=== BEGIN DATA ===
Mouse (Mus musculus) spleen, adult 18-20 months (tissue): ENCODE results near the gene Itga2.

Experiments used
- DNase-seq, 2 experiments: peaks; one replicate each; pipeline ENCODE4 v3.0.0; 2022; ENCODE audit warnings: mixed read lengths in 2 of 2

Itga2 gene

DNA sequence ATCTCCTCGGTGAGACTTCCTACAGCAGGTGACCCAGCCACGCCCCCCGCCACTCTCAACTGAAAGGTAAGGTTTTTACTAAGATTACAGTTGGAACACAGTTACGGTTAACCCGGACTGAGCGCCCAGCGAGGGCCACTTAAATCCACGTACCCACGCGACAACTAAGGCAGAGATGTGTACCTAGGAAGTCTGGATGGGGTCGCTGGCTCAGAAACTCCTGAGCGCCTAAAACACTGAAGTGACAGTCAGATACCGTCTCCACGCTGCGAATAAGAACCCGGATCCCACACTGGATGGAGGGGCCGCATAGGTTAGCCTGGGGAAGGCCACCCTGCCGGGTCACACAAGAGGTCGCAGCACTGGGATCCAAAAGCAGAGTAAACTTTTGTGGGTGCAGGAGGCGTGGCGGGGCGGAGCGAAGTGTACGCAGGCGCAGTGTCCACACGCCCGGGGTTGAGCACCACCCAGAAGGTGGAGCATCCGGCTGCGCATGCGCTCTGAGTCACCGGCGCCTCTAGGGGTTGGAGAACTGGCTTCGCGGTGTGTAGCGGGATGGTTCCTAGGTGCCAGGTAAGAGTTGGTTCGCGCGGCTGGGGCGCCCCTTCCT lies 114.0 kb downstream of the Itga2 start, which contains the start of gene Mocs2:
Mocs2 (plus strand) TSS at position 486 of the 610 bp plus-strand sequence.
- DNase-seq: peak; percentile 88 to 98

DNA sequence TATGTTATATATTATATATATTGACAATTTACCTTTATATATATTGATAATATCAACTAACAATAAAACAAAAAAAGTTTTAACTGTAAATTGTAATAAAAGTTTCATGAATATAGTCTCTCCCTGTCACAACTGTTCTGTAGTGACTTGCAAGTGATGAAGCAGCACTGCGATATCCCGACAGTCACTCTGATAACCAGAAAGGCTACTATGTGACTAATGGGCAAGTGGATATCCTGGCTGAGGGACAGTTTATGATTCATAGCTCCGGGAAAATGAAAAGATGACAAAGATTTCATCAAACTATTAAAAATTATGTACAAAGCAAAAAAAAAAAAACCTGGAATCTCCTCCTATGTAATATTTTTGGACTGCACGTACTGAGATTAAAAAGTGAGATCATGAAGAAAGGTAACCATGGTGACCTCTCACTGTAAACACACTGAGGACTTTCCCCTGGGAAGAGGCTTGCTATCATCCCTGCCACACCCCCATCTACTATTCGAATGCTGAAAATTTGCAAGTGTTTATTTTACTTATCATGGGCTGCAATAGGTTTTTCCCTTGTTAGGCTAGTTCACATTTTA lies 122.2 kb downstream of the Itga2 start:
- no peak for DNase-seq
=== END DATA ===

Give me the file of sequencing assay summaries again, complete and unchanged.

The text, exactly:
Mouse (Mus musculus) spleen, adult 18-20 months (tissue): ENCODE results near the gene Itga2.

Experiments used
- DNase-seq, 2 experiments: peaks; one replicate each; pipeline ENCODE4 v3.0.0; 2022; ENCODE audit warnings: mixed read lengths in 2 of 2

Itga2 gene

DNA sequence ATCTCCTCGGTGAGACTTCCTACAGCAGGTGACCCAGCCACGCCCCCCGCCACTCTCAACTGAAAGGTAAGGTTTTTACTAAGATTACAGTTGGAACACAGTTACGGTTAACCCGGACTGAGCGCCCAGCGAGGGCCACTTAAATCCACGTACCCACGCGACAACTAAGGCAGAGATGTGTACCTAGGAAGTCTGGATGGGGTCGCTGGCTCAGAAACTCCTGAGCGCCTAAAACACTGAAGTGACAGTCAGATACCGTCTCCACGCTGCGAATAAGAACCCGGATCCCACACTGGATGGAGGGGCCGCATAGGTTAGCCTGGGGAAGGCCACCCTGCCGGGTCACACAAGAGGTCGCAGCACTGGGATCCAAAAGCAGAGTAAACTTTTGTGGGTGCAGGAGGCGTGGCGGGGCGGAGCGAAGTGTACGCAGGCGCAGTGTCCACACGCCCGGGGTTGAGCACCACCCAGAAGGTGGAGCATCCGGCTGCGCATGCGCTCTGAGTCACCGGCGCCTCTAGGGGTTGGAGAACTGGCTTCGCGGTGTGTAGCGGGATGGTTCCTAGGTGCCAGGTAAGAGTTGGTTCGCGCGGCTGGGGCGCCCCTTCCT lies 114.0 kb downstream of the Itga2 start, which contains the start of gene Mocs2:
Mocs2 (plus strand) TSS at position 486 of the 610 bp plus-strand sequence.
- DNase-seq: peak; percentile 88 to 98

DNA sequence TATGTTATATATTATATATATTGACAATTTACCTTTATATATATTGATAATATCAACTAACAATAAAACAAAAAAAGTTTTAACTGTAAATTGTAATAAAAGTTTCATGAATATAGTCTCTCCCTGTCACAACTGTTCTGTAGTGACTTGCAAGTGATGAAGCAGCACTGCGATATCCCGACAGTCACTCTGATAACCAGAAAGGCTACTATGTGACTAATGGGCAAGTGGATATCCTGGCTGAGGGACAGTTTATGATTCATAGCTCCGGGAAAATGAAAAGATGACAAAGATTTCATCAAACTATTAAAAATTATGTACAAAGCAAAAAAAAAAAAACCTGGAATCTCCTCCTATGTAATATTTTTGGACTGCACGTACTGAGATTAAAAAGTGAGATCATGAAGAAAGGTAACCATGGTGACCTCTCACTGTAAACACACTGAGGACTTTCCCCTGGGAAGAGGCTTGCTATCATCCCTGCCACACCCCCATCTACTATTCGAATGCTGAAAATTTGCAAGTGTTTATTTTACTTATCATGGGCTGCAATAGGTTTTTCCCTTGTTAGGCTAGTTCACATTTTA lies 122.2 kb downstream of the Itga2 start:
- no peak for DNase-seq